As consumers, our behaviour and demands have dramatically evolved over recent years, mostly due to the proliferation of our closest companion, the smartphone. The way that we interact with brands and buy products has completely changed from what it used to be.
As we all know, the laptop we used to habitually pick up to browse, learn & purchase has been replaced by the, always present, always on; smartphone. In addition to the device change, we now browse, learn and purchase on our smartphones at a much higher frequency, due to the accessibility and convenience of the device.
What impact does our consumer behaviour have on retail?
It’s no secret that mobile traffic has been steaming ahead for some time. The chart above clearly pinpoints the point in time, in mid 2013, when mobile overtook desktop for the first time. We are now in 2017, and the statistics are showing no sign of slowing down. From a retail perspective, this particular movement has a tremendous impact:
Evolve or dissolve
Retailers will either evolve in line with the change in consumer behaviour, or dissolve due to inaction, closely followed by poor results and loss of market share.
Why will inaction lead to bad results, and why must retailers act now?
Unfortunately, for most retailers, the increase in mobile traffic and mobile channel cannibalising desktop has proven to be harmful to revenue numbers.
Mobile websites have evolved since 2007, however they are (in essence) still a desktop site “optimised” for mobile, and due to technology restrictions, mobile sites do not utilise the native functionality of smartphones. By default, this means that mobile conversion rates are lower across the board compared with desktop.
Research from Monetate Q4 2016 Report
So as we dig further into the the impact on retailers, we now come across a big issue…
With the volume of traffic switching from desktop to mobile combined with the poor performing conversion rates of mobile web; herein lies the Mobile Paradox.
The more a retailers’ traffic is cannibalised by mobile, the less revenue the retailer makes. Unfortunately, this only gets worse as time goes on.
In the chart to the left, you can see that the line in orange represents mobile traffic (which is rapidly increasing for most retailers) and the green line represents mobile web conversion rates (which from the charts above have remained fairly consistent).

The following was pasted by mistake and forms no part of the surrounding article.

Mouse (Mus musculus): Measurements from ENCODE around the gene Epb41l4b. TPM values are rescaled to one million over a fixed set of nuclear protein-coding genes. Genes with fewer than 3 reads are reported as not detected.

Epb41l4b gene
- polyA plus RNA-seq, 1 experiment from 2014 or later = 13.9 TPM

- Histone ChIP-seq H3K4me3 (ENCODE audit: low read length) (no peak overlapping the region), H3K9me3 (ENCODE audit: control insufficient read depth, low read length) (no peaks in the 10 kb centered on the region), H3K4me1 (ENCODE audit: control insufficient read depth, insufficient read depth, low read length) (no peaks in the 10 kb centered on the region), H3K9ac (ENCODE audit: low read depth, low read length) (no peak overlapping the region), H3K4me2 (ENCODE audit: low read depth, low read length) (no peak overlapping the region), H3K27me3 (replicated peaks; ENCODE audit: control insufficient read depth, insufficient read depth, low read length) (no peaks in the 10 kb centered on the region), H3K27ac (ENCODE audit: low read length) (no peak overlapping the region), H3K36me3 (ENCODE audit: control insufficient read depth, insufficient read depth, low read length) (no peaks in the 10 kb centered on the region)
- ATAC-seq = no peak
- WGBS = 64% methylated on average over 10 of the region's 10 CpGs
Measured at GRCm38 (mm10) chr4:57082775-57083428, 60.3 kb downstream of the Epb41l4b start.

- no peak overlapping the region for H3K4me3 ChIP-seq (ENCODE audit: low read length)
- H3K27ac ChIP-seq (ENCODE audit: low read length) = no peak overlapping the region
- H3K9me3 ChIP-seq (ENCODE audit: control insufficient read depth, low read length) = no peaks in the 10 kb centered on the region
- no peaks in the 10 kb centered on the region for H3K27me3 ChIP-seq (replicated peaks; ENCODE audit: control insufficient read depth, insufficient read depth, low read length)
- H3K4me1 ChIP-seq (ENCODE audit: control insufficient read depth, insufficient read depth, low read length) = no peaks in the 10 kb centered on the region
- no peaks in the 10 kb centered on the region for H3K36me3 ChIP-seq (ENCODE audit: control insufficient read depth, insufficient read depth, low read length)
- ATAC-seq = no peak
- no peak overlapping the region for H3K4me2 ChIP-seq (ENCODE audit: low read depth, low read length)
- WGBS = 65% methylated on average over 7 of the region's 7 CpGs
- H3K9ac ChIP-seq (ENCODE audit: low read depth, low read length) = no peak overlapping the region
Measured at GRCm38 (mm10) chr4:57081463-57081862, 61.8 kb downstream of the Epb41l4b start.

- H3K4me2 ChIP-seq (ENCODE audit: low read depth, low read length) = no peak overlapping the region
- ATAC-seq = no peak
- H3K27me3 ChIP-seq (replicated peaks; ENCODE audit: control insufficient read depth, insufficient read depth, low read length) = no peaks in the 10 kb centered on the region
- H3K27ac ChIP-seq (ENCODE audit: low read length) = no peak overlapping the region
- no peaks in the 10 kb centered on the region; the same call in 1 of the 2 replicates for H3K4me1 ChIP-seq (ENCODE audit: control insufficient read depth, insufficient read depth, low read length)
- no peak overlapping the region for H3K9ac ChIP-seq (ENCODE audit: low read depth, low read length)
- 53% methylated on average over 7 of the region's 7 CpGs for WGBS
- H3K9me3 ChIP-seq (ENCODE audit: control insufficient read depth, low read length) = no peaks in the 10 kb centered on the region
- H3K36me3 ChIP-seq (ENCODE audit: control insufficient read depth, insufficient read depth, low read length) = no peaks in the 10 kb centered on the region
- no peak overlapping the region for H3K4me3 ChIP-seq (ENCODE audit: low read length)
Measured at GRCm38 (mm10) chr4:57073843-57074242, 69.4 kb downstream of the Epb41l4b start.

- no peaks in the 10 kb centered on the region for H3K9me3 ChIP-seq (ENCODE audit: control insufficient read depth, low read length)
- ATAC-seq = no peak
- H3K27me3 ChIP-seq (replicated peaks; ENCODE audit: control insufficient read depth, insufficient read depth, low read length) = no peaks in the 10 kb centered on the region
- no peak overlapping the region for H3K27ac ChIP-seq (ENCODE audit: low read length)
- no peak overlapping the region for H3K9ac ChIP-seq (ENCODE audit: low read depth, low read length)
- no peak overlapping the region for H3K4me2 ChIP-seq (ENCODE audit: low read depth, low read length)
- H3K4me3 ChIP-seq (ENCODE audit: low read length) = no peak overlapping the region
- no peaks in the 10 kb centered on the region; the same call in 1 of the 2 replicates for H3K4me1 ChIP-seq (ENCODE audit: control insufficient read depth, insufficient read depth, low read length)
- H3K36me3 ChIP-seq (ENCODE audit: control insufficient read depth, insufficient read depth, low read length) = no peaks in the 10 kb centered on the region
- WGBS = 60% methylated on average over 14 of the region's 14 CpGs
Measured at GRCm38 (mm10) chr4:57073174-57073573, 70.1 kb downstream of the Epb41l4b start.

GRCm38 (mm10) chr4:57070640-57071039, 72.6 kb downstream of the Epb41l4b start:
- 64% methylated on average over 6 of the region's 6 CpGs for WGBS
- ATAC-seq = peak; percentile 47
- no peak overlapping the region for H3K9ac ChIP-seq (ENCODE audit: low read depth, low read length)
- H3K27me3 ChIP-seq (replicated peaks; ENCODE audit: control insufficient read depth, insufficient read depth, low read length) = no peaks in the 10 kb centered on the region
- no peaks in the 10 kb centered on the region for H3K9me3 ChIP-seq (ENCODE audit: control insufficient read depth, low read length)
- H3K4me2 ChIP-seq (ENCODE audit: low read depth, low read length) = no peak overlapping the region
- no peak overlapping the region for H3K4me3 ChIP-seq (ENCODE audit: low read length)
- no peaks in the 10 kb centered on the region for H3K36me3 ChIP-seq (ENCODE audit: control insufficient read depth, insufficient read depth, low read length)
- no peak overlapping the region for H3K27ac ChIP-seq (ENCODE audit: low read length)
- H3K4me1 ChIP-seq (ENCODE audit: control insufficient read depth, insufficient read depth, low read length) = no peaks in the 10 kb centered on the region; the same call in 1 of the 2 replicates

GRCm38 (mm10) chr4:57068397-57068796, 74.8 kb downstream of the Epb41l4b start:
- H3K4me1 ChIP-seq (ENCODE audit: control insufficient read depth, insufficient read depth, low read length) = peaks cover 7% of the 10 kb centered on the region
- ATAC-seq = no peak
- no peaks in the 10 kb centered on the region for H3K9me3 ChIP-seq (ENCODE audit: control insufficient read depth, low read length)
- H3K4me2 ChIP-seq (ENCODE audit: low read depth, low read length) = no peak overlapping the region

This leaves us with the Mobile Paradox, the area of revenue that will only continue to widen, unless a retailer is willing to act fast in order to close the gap.
Top performing retailers are those that are heavily innovating around mobile. ASOS reported that half of their sales are made via its mobile app (October 2016). Mobile also accounts for 69% of all of its overall traffic.
With mobile, the fastest growing channel having poor conversion rates, and desktop, the highest converting channel having consistently decreasing traffic, there needs to be a bridge to accommodate the consumer mobile appetite, without risking poor conversion as seen across mobile web.
This bridge, is apps…
The statistics and business case for developing an app tell a story that is hard to ignore. At Poq, we are obsessed with mobile and app trends and have a number of statistics and client case studies that provide confidence to those retailers that understand the importance of mobile and need to educate internal stakeholders.
As it stands, mobile apps are ticking all the right boxes:
Although it is a term we are all still familiarising ourselves with, app commerce is an industry that will continue to grow and evolve.
So, these are the 5 ways that I believe mobile usage is impacting retail, how do you plan to evolve with these changes?
Christian has worked in the digital marketing technology space for over 10 years both as a consultant and as a Director.
Having worked with many brands over the years, Christian is an advocate of placing the customer at the centre of any digital marketing strategy.
As times have evolved, Christian has been drawn to Mobile as this is where consumers begin and end their day – Christian believes that digital strategies should always be data driven, and with app commerce consistently over achieving it is channel that should not be ignored.